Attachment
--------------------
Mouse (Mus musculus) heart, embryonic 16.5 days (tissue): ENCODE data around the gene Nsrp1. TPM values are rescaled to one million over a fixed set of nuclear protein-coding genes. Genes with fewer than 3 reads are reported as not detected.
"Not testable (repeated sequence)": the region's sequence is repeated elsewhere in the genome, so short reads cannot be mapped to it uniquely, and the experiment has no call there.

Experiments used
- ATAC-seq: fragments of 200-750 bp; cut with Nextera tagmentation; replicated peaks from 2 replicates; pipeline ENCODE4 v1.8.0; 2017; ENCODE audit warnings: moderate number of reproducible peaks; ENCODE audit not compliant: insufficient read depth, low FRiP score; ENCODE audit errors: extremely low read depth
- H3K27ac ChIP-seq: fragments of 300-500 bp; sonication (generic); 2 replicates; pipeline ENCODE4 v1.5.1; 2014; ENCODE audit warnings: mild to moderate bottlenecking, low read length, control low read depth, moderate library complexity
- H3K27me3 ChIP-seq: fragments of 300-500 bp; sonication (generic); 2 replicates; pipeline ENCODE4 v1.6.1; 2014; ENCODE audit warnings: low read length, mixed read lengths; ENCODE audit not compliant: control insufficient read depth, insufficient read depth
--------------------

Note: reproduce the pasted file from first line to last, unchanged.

Mouse (Mus musculus) heart, embryonic 16.5 days (tissue): ENCODE data around the gene Nsrp1. TPM values are rescaled to one million over a fixed set of nuclear protein-coding genes. Genes with fewer than 3 reads are reported as not detected.
"Not testable (repeated sequence)": the region's sequence is repeated elsewhere in the genome, so short reads cannot be mapped to it uniquely, and the experiment has no call there.

Experiments used
- ATAC-seq: fragments of 200-750 bp; cut with Nextera tagmentation; replicated peaks from 2 replicates; pipeline ENCODE4 v1.8.0; 2017; ENCODE audit warnings: moderate number of reproducible peaks; ENCODE audit not compliant: insufficient read depth, low FRiP score; ENCODE audit errors: extremely low read depth
- H3K27ac ChIP-seq: fragments of 300-500 bp; sonication (generic); 2 replicates; pipeline ENCODE4 v1.5.1; 2014; ENCODE audit warnings: mild to moderate bottlenecking, low read length, control low read depth, moderate library complexity
- H3K27me3 ChIP-seq: fragments of 300-500 bp; sonication (generic); 2 replicates; pipeline ENCODE4 v1.6.1; 2014; ENCODE audit warnings: low read length, mixed read lengths; ENCODE audit not compliant: control insufficient read depth, insufficient read depth